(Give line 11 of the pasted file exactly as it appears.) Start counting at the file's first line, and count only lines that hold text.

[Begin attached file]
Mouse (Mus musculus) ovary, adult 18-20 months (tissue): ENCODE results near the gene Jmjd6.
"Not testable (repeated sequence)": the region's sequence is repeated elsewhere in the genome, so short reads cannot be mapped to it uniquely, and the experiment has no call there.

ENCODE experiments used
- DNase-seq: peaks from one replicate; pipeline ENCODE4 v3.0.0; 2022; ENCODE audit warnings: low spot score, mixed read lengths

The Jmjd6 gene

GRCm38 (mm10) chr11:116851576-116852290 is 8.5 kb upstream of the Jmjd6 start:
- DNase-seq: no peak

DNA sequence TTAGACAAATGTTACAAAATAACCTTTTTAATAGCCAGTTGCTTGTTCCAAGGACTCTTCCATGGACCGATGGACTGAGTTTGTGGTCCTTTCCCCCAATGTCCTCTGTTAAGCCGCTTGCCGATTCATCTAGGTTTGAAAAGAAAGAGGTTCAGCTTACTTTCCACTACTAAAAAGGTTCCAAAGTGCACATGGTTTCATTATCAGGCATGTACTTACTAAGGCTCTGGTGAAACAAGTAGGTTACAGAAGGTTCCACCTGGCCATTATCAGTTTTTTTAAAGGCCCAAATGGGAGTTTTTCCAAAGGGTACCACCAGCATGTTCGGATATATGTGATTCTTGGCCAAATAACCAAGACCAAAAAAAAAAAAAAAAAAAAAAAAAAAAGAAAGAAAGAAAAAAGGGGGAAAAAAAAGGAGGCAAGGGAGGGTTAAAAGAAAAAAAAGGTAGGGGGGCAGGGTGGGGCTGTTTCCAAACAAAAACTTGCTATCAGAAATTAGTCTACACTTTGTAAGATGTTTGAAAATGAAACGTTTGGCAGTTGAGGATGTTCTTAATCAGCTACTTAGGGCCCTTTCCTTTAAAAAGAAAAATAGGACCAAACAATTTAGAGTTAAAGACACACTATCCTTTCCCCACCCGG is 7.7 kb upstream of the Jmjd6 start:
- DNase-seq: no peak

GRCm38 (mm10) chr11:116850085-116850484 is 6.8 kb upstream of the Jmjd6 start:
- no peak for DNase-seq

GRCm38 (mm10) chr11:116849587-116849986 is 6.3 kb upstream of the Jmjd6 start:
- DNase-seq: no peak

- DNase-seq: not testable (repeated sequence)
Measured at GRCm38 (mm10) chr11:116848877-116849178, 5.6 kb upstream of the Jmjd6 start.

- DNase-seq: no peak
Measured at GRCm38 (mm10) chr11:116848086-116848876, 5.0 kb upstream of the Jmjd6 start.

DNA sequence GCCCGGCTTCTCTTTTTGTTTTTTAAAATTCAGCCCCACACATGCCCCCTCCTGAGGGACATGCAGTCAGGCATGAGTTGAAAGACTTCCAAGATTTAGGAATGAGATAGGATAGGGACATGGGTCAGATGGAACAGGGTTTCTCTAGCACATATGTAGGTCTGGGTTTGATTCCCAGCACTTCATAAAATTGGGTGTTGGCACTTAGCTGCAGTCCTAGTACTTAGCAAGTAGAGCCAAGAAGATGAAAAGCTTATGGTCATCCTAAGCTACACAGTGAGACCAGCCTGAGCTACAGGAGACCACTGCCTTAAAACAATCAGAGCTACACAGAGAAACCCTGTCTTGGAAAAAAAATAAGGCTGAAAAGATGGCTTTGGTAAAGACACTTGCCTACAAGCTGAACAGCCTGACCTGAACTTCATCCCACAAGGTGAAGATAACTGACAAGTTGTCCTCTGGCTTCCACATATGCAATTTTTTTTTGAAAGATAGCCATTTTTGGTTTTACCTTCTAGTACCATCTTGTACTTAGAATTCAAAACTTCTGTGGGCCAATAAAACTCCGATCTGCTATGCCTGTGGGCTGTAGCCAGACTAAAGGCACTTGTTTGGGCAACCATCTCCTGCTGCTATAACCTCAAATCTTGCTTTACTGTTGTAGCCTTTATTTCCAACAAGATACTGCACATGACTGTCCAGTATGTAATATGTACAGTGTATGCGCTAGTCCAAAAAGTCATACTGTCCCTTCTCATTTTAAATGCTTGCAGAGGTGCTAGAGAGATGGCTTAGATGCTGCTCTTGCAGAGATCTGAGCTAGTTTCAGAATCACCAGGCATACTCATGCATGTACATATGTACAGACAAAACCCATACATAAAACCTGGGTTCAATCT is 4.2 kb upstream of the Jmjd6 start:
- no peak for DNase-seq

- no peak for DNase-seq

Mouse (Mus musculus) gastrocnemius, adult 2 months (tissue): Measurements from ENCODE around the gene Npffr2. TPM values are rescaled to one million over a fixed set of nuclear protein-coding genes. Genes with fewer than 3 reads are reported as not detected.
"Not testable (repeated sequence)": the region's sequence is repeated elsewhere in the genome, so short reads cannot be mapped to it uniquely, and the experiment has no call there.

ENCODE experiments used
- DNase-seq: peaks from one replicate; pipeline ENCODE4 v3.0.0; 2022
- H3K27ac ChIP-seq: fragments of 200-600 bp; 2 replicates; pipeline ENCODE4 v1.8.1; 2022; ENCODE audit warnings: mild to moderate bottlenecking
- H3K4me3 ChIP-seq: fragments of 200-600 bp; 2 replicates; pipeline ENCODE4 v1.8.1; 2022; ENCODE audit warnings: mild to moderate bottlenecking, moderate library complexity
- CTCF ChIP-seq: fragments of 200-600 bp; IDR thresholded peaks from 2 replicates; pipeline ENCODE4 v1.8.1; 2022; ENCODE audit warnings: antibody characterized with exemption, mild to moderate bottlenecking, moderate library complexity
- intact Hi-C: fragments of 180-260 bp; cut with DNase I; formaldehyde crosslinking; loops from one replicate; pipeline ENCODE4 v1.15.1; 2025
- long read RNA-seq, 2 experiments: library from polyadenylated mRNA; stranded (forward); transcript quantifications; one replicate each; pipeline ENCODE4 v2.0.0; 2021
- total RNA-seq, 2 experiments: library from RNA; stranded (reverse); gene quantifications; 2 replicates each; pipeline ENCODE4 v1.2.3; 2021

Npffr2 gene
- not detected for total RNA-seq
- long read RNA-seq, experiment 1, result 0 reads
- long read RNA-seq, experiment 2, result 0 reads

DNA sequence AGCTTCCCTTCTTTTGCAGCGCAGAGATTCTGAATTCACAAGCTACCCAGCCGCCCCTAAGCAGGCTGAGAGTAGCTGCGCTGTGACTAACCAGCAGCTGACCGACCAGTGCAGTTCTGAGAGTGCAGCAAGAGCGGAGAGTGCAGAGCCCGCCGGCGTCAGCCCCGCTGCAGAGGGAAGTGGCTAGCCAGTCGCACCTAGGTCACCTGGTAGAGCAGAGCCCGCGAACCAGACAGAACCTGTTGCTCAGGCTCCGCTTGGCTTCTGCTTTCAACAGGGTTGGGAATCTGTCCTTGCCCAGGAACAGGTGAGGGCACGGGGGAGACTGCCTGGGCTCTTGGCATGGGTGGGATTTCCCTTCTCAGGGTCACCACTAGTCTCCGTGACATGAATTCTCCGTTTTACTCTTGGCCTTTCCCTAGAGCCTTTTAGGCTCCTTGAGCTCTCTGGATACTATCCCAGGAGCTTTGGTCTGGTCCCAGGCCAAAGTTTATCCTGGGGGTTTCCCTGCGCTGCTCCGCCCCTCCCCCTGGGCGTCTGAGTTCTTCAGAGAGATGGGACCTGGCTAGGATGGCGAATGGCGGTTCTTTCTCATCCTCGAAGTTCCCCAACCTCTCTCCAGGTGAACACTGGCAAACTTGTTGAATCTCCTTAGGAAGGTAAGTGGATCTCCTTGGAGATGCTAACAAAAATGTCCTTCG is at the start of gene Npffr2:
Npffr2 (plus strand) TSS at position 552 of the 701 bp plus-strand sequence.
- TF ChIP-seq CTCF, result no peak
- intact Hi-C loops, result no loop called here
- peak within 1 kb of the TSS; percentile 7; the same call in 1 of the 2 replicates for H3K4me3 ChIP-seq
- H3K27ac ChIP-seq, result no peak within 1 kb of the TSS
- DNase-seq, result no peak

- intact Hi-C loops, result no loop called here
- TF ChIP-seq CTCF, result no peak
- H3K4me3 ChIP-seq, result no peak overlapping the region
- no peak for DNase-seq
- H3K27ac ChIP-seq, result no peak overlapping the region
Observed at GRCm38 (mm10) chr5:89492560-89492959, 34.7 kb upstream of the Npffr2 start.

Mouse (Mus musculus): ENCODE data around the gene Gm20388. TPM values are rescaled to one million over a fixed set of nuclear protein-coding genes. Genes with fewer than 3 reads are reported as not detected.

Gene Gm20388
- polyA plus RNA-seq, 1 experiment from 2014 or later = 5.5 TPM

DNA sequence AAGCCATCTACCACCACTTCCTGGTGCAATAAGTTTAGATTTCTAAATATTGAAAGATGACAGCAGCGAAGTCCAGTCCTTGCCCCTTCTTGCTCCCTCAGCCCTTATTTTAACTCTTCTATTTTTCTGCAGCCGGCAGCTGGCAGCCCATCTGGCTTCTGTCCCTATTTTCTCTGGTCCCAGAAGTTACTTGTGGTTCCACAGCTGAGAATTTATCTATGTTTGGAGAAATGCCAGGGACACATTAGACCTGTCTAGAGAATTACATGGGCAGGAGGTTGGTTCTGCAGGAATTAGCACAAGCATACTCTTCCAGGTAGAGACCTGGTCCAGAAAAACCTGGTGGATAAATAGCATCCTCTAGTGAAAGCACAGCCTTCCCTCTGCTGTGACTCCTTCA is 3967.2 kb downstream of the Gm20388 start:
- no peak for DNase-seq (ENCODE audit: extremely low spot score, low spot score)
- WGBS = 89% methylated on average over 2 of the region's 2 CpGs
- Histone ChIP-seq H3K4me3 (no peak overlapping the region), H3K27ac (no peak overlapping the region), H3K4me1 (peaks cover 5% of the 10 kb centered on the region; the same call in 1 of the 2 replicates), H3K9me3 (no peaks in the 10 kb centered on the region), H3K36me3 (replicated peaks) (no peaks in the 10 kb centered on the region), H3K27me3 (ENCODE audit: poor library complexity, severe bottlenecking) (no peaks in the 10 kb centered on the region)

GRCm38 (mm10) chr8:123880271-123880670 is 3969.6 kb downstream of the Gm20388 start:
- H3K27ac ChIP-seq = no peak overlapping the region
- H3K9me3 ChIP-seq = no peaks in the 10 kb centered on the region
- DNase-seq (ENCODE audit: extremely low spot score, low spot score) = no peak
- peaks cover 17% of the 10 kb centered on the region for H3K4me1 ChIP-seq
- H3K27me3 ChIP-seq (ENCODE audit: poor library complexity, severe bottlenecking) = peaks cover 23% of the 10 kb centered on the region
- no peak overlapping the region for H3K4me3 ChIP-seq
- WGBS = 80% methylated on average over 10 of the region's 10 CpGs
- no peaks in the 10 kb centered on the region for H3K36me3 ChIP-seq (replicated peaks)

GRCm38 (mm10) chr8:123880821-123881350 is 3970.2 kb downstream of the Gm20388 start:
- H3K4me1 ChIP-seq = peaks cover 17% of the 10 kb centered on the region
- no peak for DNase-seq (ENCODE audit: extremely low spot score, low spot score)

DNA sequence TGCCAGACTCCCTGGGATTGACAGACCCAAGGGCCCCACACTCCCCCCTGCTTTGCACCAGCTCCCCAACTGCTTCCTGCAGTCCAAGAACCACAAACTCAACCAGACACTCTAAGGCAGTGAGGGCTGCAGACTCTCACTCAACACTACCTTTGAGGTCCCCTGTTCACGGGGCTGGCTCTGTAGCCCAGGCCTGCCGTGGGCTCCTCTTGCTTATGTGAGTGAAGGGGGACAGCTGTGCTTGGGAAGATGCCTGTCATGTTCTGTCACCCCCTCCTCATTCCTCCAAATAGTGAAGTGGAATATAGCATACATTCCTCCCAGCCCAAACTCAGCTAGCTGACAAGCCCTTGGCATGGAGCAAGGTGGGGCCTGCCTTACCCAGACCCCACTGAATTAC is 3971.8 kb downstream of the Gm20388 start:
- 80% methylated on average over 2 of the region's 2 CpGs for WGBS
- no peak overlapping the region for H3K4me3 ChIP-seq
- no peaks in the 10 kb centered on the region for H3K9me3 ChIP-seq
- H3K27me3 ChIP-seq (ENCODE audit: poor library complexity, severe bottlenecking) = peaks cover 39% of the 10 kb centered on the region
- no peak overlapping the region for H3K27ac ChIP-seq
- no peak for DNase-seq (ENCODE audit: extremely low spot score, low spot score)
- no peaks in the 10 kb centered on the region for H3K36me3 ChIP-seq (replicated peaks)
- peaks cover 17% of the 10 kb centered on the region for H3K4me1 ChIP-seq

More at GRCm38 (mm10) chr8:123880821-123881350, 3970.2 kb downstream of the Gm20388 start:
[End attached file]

- no peak for DNase-seq